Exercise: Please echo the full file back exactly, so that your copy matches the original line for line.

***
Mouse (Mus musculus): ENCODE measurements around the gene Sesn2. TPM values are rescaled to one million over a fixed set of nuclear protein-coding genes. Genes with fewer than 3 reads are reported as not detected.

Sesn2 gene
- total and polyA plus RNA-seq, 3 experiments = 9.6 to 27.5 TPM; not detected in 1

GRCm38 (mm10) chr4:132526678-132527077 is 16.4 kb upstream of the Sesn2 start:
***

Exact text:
Mouse (Mus musculus): ENCODE measurements around the gene Sesn2. TPM values are rescaled to one million over a fixed set of nuclear protein-coding genes. Genes with fewer than 3 reads are reported as not detected.

Sesn2 gene
- total and polyA plus RNA-seq, 3 experiments = 9.6 to 27.5 TPM; not detected in 1

GRCm38 (mm10) chr4:132526678-132527077 is 16.4 kb upstream of the Sesn2 start: